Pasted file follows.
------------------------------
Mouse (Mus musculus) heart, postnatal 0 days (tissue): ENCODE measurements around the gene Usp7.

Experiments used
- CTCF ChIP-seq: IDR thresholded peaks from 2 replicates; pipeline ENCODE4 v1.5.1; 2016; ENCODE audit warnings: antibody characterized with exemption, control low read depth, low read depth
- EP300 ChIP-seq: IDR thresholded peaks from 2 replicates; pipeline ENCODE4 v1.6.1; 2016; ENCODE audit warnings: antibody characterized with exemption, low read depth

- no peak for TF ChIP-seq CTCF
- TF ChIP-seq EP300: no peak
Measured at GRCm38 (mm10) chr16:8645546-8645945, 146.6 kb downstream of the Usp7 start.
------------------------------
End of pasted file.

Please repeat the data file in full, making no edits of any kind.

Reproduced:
Mouse (Mus musculus) heart, postnatal 0 days (tissue): ENCODE measurements around the gene Usp7.

Experiments used
- CTCF ChIP-seq: IDR thresholded peaks from 2 replicates; pipeline ENCODE4 v1.5.1; 2016; ENCODE audit warnings: antibody characterized with exemption, control low read depth, low read depth
- EP300 ChIP-seq: IDR thresholded peaks from 2 replicates; pipeline ENCODE4 v1.6.1; 2016; ENCODE audit warnings: antibody characterized with exemption, low read depth

- no peak for TF ChIP-seq CTCF
- TF ChIP-seq EP300: no peak
Measured at GRCm38 (mm10) chr16:8645546-8645945, 146.6 kb downstream of the Usp7 start.